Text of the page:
1. An internal board-to-gatekeepers acknowledgement that this new tension exists; why it exists; why it is more the function of human nature than it is of bad faith; and of the risks that can arise from this conduct.
  2. Assure gatekeepers that corporate strategic plans are consistent with the board-approved risk profile for the corporation, and that all major corporate strategy decisions have been carefully vetted by experienced legal counsel.
  3. Provide gatekeepers with clear legal advice on the proper implementation of approved corporate strategies. Make it known that company lawyers are available to counsel gatekeepers at all times.
  4. Enhance gatekeeper confidence in the effectiveness and rigor of existing corporate compliance and risk management programs, and of conduits through which gatekeepers and others can express—without fear of retribution—to the highest organizational authorities their concerns about individual strategic initiatives.
  5. With the help of qualified advisors, carefully review the adequacy of existing indemnity and insurance coverage available to gatekeepers. The goal is to assure gatekeepers that “state of the art” coverage is in place with the best possible terms; e.g., whether the policy covers fines and penalties assessed by a regulatory agency, and how policy coverage is affected by the presence of multiple defendants seeking coverage, and multiple actions (i.e., the potential for “catastrophic circumstances”).

The Financial Industry Regulatory Authority also places culture at the top of this year’s priority list for enforcement and examinations. FINRA, which has taken a lead in defining the requirements, explains that “a firm's systems of supervision, risk management and controls are essential safeguards to protect and reinforce a firm's culture.” It prepared firms this year by offering eight questions compliance should be ready to answer — and back up with documentation — when examiners show up. 

Here are the key points, restated as simple questions:

  1. What are the key policies and processes by which your firm establishes cultural value? 

  2. How do business management and compliance establish, communicate and implement your firm's cultural values? 

  3. Do you have effective tools to assess and measure their impact on your culture? 

  4. Can you explain steps you have outlined to identify and document cultural compliance lapses? 

  5. What steps does your firm take when individual behavior fails to uphold the culture of compliance?

  6. Are you prepared to deal with business units that undermine your efforts?

  7. How do compensation, promotion and benefits support a culture of compliance?

  8. Is there a clear path to managing director-level positions for those who work in compliance, legal, risk and internal audit functions?

The “bigger target” on gatekeepers backs

The series of enforcement actions this year cast brighter lines on the fuzzy concept, and the consequences of failure. The cases show an SEC enforcement division that is becoming less event- and transaction-driven as a growing proportion of cases are focused on firms’ safeguards and controls. At the same time, the U.S. Justice Department's "Yates memo" directive last year, to charge individuals not firms when wrongdoing is found, makes personal liability a growing concern for gatekeepers.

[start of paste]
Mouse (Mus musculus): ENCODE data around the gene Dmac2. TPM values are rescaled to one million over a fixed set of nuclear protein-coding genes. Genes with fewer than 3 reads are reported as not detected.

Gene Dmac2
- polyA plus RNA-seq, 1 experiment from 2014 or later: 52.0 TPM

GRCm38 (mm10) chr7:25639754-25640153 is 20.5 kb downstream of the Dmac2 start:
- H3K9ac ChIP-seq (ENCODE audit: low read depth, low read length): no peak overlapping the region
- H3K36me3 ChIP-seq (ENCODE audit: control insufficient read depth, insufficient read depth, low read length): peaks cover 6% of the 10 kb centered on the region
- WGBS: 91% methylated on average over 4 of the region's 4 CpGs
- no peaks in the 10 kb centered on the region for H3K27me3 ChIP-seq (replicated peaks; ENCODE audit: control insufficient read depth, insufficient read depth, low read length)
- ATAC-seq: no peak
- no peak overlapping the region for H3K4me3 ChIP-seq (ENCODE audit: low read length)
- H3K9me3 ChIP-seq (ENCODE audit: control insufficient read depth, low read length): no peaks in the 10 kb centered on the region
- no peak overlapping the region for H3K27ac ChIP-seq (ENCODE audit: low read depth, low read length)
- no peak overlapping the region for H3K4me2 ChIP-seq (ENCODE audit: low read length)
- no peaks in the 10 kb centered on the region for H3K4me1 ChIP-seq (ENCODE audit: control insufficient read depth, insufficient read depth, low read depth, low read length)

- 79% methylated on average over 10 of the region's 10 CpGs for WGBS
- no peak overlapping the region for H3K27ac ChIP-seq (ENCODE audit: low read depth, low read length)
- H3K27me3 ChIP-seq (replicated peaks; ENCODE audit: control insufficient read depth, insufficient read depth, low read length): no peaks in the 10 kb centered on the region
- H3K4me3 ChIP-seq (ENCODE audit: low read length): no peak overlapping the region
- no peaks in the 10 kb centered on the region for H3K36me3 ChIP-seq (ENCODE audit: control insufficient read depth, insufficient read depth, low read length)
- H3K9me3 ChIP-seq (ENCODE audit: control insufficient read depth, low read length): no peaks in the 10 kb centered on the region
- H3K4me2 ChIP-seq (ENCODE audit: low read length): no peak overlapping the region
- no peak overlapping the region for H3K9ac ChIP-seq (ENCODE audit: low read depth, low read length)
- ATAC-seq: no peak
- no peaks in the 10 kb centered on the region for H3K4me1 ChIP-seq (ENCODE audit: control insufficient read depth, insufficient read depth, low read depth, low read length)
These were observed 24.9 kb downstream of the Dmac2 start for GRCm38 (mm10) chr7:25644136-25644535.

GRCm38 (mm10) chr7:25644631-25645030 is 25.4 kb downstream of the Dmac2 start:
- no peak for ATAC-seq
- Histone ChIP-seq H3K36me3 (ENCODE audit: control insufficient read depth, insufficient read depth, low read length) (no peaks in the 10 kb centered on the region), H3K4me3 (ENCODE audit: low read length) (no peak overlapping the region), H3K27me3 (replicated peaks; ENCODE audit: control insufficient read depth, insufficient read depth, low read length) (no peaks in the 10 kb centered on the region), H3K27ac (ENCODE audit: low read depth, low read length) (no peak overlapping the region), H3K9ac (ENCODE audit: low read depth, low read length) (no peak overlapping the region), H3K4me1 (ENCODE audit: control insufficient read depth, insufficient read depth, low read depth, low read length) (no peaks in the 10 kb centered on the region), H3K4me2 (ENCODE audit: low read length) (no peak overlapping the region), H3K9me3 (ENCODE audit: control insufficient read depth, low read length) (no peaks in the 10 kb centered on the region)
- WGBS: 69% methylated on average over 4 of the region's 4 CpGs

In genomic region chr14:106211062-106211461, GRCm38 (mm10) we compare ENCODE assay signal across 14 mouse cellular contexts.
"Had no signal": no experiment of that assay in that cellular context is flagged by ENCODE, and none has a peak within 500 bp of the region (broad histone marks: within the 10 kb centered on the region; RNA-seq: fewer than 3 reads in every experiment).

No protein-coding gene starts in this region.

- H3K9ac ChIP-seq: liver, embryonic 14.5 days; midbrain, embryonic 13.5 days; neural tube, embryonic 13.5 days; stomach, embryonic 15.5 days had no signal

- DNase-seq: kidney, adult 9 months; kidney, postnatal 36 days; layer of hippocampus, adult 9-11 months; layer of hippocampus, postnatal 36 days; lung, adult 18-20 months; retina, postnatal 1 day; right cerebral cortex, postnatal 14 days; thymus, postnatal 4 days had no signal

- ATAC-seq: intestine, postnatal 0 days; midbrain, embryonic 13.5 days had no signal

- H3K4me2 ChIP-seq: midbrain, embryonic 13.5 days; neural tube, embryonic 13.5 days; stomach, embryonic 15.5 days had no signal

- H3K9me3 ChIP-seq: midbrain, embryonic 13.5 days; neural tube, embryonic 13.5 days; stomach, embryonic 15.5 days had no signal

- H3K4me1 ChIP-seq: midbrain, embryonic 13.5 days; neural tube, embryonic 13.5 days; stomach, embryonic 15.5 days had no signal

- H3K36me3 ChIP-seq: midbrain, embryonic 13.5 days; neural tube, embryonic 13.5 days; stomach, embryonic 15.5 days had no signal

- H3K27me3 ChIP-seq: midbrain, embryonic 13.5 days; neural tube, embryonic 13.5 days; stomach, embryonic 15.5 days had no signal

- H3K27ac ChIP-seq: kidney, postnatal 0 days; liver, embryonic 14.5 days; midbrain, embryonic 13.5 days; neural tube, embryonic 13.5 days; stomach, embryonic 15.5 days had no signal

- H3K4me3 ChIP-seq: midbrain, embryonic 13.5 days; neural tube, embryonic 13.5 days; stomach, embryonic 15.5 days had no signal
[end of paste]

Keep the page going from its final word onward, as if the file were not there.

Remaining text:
Regulators have long talked about holding gatekeepers accountable, and have occasionally cited compliance executives in enforcement actions. A handful of high-profile cases involving chief compliance officers last year triggered a rare public debate among SEC commissioners at odds over the wisdom of putting compliance in the crosshairs. 

“It’s not that the ‘target on the back’ is new, but rather that it has gotten bigger over time,” said Michael W. Peregrine, a partner at McDermott Will & Emery, in a D & O Diary blog post last month.

String of cases involving gatekeepers, and cultures

The SEC has taken action against a broad range of gatekeepers in the past few months, with cases brought against accountants, board members, lawyers, auditors, financial operations managers, clearing firms, transfer agents and fund administrators. It has also expanded its oversight into new financial sectors, taking on more oversight of hedge funds, asset managers, and private investment firms under provisions of the 2010 Dodd Frank regulatory reforms. It has been holding gatekeepers to the same enforcement standards as broker dealers, with a rising number of cases related to reporting violations, overcharges and conflicts of interest in firms’ that had little scrutiny in the past. 

“Reporting violations are the fastest growing category of enforcement actions,” said John Gebauer, managing director of compliance consultant NRS. “And there are a lot more cases in the works.”

The overall focus of SEC enforcement has shifted. Since the start of last year, cases against operating units of financial services firms have overtaken actions against public companies’ parents for the first time in years, according to data compiled by the Securities Enforcement Empirical Database, known as SEED